Facebook founder and CEO Mark Zuckerberg has shot down rumours that he may be looking to run for president following weeks of rampant speculation that the tech executive is eyeing political office. When asked by BuzzFeed News about any potential plans to make a bid for the White House, Zuckerberg said, "No."

"I'm focused on building our community at Facebook and working on the Chan Zuckerberg Initiative," he said, referring to the limited-liability corporation founded by him and his wife Priscilla Chan in 2015 with the aim to advance human potential and promote equality.

The publication reported that he did not immediately respond to follow-up questions.

Zuckerberg's statement follows weeks of rampant speculation over whether the tech titan is considering making a 2020 bid for the presidency after a series of events and moves he made over the past year seemed to suggest an interest in political office.

At the beginning of 2017, Zuckerberg announced that his new "personal challenge" for 2017 is to visit all 50 states in the US by year end and "talk to more people about how they're living, working and thinking about the future."

"We may come from different backgrounds, but we all want to find purpose and authenticity in something bigger than ourselves," Zuckerberg wrote in a post on 19 January about meeting with community leaders and ministers during his trip to Texas, his first stop on his tour of the US this year.

Mark Zuckerberg
Chinese President Xi Jinping talks with Facebook Chief Executive Mark Zuckerberg during a gathering of CEOs and other executives at Microsoft's main campus September 23, 2015 in Redmond, Washington. Ted S. Warren-Pool/Getty Images

Earlier in January, Zuckerberg announced the hiring of Barack Obama's 2008 presidential campaign manager David Plouffe to lead policy and advocacy at the Chan Zuckerberg Initiative.

He also said that the non-profit is bringing on Ken Mehlman, former campaign manager for president George W Bush's 2004 re-election campaign and chairman of the Republican National Committee to lead its policy advisory board.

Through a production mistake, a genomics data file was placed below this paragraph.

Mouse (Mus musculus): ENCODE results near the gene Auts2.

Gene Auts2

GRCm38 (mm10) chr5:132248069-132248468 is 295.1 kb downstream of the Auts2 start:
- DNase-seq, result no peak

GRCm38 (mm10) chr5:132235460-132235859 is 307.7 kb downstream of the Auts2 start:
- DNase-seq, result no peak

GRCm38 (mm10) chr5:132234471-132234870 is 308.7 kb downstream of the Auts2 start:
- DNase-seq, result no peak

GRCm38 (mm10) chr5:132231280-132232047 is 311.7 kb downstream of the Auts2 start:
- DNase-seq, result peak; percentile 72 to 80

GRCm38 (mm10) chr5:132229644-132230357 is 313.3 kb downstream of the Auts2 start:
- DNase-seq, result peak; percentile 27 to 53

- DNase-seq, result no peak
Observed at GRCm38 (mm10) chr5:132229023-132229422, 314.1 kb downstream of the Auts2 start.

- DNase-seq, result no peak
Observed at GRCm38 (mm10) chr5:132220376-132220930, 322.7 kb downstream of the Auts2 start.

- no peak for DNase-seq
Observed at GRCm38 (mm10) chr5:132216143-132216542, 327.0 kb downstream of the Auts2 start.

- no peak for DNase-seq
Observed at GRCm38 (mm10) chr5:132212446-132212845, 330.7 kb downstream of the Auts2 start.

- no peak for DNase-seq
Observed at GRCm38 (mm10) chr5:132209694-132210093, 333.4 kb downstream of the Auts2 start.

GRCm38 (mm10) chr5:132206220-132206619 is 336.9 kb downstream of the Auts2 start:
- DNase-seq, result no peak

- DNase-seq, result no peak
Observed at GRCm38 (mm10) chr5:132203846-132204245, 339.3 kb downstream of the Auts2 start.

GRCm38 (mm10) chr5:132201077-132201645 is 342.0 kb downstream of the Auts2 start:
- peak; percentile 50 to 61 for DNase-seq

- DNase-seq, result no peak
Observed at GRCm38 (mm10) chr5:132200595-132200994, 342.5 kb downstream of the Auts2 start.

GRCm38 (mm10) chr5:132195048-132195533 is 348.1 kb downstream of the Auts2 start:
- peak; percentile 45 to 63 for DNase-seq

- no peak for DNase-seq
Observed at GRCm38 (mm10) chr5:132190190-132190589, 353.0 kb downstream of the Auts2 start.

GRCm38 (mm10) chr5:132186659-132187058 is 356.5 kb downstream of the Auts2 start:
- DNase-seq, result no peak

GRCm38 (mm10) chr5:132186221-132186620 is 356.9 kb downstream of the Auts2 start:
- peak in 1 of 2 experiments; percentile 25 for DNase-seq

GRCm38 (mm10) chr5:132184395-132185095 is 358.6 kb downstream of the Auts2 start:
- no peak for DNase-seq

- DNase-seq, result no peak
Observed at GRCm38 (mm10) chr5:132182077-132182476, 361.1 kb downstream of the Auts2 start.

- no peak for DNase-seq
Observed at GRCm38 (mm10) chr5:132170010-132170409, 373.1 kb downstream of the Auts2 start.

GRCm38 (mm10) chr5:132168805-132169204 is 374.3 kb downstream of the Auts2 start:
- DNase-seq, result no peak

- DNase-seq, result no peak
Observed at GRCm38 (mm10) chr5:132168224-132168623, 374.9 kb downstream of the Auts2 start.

Bloomberg recently reported that Zuckerberg has a team of Facebook employees to help manage his personal Facebook page, write posts and speeches, as well as delete harassing comments and spam. He has also hired former White House photographer Charles Ommanney to take his Facebook pictures as well.

According to recently unsealed documents from April 2016, Zuckerberg sought to be allowed to serve two years in government without losing control of his social media company. In response to a commenter's question on his holiday post in December regarding his religious beliefs, Zuckerberg said he was no longer an atheist.

"I was raised Jewish and then I went through a period where I questioned things, but now I believe religion is very important," Zuckerberg responded.

"There's absolutely no truth to the idea that Mark is running for office and I've heard it directly from him," a source close to Zuckerberg told BuzzFeed News. "Here's the thing: For Mark, Facebook is a global community that already plays this huge part in the lives of billions of people around the world and plays an incredibly important role in shaping the base on the issues that matter."

However, the source noted that Zuckerberg is gearing up for a political battle, but as a private citizen. The source added that there is "absolutely a possibility that Mark may choose to play a stronger role in the political system and political debates."

In a post announcing his Year of Travel challenge, Zuckerberg wrote: "Going into this challenge, it seems we are at a turning point in history. For decades, technology and globalization have made us more productive and connected. This has created many benefits, but for a lot of people it has also made life more challenging.

"This has contributed to a greater sense of division than I have felt in my lifetime. We need to find a way to change the game so it works for everyone."